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Origin and quantity of groundwater on the earth

Origin

Most groundwater originates as meteoric water from precipitation in the form of rain or snow. If it is not lost by evaporation, transpiration or to stream runoff, water from these sources may infiltrate into the ground. Initial amounts of water from precipitation onto dry soil are held very tightly as a film on the surfaces and in the micro pores of soil particles in a belt of soil mixture. At intermediate levels, films of water cover the solid particles, but air is still present in the voids of the soil. This region is called unsaturated zone or zone of aeration, and the water present is vadose water. At lower depths and in presence of adequate amounts of water, all voids are filled to produce a zone of saturation, the upper level of which is the water table. Water present in a zone of saturation is called groundwater [3].

The porosity and structure of the ground determine the type of aquifer and underground circulation. groundwater may circulate and be stored in the entire geological stratum: this is the case in porous soils such as sand, sandstone and alluvium. It may circulate and be stored in fissures or faults in compact rocks that are not themselves permeable, like most of volcanic and metamorphic rocks. Water trickles through the rocks and circulates because of localized and dispersed fissures. Compact rocks of large fissures or caverns are typical of limestone.

Quantity in the earth

On the earth, approximately 3% of the total water is fresh water. Of this groundwater comprises 95%, surface water 3.5% and soil moisture 1.5%. Out of all the fresh water on the earth, only 0.36% is readily available to use (Leopold, 1974).
Groundwater is an important source of water supply. 53% of the population of US receives its water supply from groundwater sources. Groundwater is also a major source of industrial and agricultural uses.

We are withdrawing water from underground aquifers at a faster rate that it can be replenished. Although immense, world's aquifers are not bottomless and in many areas water levels are sinking fast. The water in some aquifers is millennia old and lies beneath what are now some of the driest regions on Earth. Although people have drown water from from springs and wells since the earliest civilizations, in the past 50 years multiplying populations have needed more food and water and the rate of withdrawal has increased drammatically.
In some coastal areas so much fresh water has been withdrawn from aquifers that saltwater has started to intrude, turning well water brackish and unusable. For more information check our seawater intrusions web page.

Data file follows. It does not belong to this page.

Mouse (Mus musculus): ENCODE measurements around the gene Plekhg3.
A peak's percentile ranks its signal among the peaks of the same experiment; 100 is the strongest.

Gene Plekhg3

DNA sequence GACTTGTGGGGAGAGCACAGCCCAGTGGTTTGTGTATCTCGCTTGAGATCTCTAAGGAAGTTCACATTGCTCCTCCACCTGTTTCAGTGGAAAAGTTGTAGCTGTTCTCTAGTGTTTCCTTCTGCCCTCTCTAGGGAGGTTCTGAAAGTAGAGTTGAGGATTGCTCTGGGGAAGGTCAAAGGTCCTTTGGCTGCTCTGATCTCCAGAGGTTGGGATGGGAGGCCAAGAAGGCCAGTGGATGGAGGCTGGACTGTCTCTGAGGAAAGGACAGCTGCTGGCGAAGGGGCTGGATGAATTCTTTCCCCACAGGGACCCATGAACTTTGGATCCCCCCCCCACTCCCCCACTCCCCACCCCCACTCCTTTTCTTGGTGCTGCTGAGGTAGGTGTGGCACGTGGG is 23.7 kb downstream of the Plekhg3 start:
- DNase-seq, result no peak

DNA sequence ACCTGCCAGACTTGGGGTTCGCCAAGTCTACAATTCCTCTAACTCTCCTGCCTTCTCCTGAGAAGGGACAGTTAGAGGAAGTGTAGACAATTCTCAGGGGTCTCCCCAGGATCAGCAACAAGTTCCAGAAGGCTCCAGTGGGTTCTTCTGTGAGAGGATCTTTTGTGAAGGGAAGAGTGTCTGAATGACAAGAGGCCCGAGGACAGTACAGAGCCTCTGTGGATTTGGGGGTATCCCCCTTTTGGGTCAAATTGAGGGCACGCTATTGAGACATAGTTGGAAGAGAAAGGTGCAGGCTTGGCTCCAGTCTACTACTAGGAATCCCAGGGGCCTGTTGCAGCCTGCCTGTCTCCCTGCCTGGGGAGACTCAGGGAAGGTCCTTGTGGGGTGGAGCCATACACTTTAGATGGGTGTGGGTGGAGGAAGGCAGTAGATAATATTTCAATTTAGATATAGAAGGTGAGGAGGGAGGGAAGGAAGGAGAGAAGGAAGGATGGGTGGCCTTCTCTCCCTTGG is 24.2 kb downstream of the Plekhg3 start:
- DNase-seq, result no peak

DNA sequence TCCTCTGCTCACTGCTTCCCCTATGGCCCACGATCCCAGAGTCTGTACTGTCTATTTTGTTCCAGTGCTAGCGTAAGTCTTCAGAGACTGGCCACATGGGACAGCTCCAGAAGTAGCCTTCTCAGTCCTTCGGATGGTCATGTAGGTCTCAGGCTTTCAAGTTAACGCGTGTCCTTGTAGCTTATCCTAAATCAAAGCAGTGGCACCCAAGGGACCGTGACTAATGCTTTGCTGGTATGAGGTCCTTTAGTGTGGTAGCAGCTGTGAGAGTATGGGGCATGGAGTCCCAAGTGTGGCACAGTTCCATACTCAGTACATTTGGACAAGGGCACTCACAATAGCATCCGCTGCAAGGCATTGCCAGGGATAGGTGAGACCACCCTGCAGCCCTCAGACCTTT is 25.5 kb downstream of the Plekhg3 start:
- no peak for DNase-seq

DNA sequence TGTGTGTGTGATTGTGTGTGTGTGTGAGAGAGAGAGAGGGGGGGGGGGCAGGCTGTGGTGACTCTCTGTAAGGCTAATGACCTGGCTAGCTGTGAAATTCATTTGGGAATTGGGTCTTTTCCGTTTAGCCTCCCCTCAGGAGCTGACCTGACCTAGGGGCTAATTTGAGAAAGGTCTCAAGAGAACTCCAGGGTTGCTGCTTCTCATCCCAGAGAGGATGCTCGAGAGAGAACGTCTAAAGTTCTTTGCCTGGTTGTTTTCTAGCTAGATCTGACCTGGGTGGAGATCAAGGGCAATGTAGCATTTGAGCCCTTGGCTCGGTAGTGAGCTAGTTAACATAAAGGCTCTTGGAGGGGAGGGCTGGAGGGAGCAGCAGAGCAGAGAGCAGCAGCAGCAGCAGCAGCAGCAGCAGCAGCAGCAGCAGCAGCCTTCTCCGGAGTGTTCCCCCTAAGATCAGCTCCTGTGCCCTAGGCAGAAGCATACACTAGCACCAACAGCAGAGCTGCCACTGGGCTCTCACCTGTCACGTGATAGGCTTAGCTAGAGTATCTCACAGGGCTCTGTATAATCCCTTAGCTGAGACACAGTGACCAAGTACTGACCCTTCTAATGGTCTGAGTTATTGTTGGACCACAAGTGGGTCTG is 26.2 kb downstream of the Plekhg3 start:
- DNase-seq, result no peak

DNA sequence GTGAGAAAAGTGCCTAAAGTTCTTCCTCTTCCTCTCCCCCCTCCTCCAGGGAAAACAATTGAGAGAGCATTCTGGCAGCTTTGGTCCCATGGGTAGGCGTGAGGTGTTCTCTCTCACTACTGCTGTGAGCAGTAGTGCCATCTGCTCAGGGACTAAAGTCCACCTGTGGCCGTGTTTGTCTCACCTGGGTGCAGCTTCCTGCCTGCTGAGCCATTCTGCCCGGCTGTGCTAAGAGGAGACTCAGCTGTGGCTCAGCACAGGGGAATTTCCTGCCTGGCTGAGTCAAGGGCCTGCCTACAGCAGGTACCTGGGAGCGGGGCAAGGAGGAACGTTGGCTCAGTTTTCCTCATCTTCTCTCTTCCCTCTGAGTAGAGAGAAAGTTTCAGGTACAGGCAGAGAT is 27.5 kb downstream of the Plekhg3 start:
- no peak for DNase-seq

In some areas the emptying of aquifers has caused serious subsidence or high decreasing of the water table level. Some striking cases are listed here [13]:

USA:
San Joachim Valley, CA - 10 meters
Phoenix, AZ - more than 1 metre
Houston - Galveston, TX - 1 metre
Milwaukee - water table dropped 114 meters by 1976
Chicago, IL - water table dropped 274 meters by 1979. Partly recovered since then because reduced extraction
Ogallala Aquifer - some wells have run out in Oklahoma, Kansas and in Texas, where the water table has dropped by 30 meters

Mexico:
Mexico City - the city centre has subsided by 7.5 meters since 1950
Ciudad Juarez/El Paso (US border) - the aquifer that supports 1.5 million people is expected to be depleted within 30 years

Libya:
1 billion cubic meters of water per year is being mined by Libya from beneath the Sahara and piped to its farms and cities in the north

Lebanon:
mining the aquifer beneath Tripoli is leading to an annual deficit of 3.8 million cubic meters

Yemen:
water table dropping by about 2 meters per year. Wells have been dug 2 km deep without success

Baluchistan, Pakistan:
water table is dropping by 3.5 meters per year

Punjab, India and Pakistan:
water table is dropping by 1 meter per year

North China Plain:
water table dropping by 3 meters per year

Groundwater is also affected by water engineering: for decades and centuries, through improper disposal of wastes to the environment and subsurface areas many groundwater have become contaminated. Efforts to protect the quality and quantity of groundwater have been made by cooperation between all government agencies, industrial parties and researchers. [4]

Here you find a map of groundwater distribution on the earth [11].

Click here for definitions concerning groundwater, to learn more about its properties, its sources in Europe or the problem of its contamination.
For more information about global water distribution on the earth check our Water Quantity FAQ.

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